Subscribe via RSS Feed Connect on Pinterest Connect on Google Plus Connect on YouTube

Babesiosis

Go to the full list of diseases

Disease Details

Incubation Period:

  • 1 - 8 weeks

Transmission Type(s):

Disease Reservoirs

Disease Agents

About Babesiosis

Babesiosis is caused by microscopic parasites that infect red blood cells and are spread by certain ticks. In the United States, tickborne transmission is most common in particular regions and seasons: it mainly occurs in parts of the Northeast and upper Midwest and usually peaks during the warm months.

Geographic Distribution

In 2013, the 1,762 cases were reported in residents of 22 of the 27 states in which babesiosis was a reportable condition (Figure 2). The other 5 states did not report any cases.

Most (95%) of the cases were reported by 7 states: Connecticut, Massachusetts, Minnesota, New Jersey, New York, Rhode Island, and Wisconsin. Tickborne transmission of Babesia parasites is well established in these states.

Seasonality

Although cases of babesiosis can occur during any month, the majority of people reported getting sick during the spring or summer months. Among the 1,276 patients for whom data were available, 1,088 (85%) had symptom onset dates during June–August

Symptoms

Many people who are infected with Babesia microti feel fine and do not have any symptoms. Some people develop nonspecific flu-like symptoms, such as fever, chills, sweats, headache, body aches, loss of appetite, nausea, or fatigue.

Because Babesia parasites infect and destroy red blood cells, babesiosis can cause a special type of anemia called hemolytic anemia. This type of anemia can lead to jaundice (yellowing of the skin) and dark urine.

Babesiosis Prevention

While it is a good idea to take preventive measures against ticks year-round, be extra vigilant in warmer months (April-September) when ticks are most active.

Avoid Direct Contact with Ticks

  • Avoid wooded and bushy areas with high grass and leaf litter.
  • Walk in the center of trails.

Repel Ticks with DEET or Permethrin

  • Use repellents that contain 20 to 30% DEET (N, N-diethyl-m-toluamide) on exposed skin and clothing for protection that lasts up to several hours. Always follow product instructions. Parents should apply this product to their children, avoiding hands, eyes, and mouth.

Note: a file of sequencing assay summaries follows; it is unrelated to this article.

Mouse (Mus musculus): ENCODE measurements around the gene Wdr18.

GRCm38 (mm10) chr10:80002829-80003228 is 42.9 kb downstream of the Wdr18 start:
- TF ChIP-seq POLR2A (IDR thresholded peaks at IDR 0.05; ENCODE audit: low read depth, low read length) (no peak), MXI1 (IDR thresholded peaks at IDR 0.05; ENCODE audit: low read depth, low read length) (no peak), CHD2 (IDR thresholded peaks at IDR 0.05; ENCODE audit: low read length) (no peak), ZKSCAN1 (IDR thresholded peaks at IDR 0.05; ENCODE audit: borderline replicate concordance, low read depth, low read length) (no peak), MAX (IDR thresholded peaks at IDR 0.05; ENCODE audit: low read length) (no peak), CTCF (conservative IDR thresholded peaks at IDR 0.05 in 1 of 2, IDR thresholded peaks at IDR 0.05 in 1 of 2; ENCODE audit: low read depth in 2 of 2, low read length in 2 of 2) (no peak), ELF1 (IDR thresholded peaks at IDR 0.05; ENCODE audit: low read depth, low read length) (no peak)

• Use products that contain permethrin on clothing. Treat clothing and gear, such as boots, pants, socks and tents with products containing 0.5% permethrin. It remains protective through several washings. Pre-treated clothing is available and may be protective longer.
  • Other repellents registered by the Environmental Protection Agency (EPA) may be found at http://cfpub.epa.gov/oppref/insect/.External Web Site Icon

Find and Remove Ticks from Your Body

  • Bathe or shower as soon as possible after coming indoors (preferably within two hours) to wash off and more easily find ticks that are crawling on you.
  • Conduct a full-body tick check using a hand-held or full-length mirror to view all parts of your body upon return from tick-infested areas. Parents should check their children for ticks under the arms, in and around the ears, inside the belly button, behind the knees, between the legs, around the waist, and especially in their hair.
  • Examine gear and pets. Ticks can ride into the home on clothing and pets, then attach to a person later, so carefully examine pets, coats, and day packs.
  • Tumble clothes in a dryer on high heat for an hour to kill remaining ticks. (Some research suggests that shorter drying times may also be effective, particularly if the clothing is not wet.)

Read More

Read more about Babesiosis at the Centers for Disease Control (CDC) Website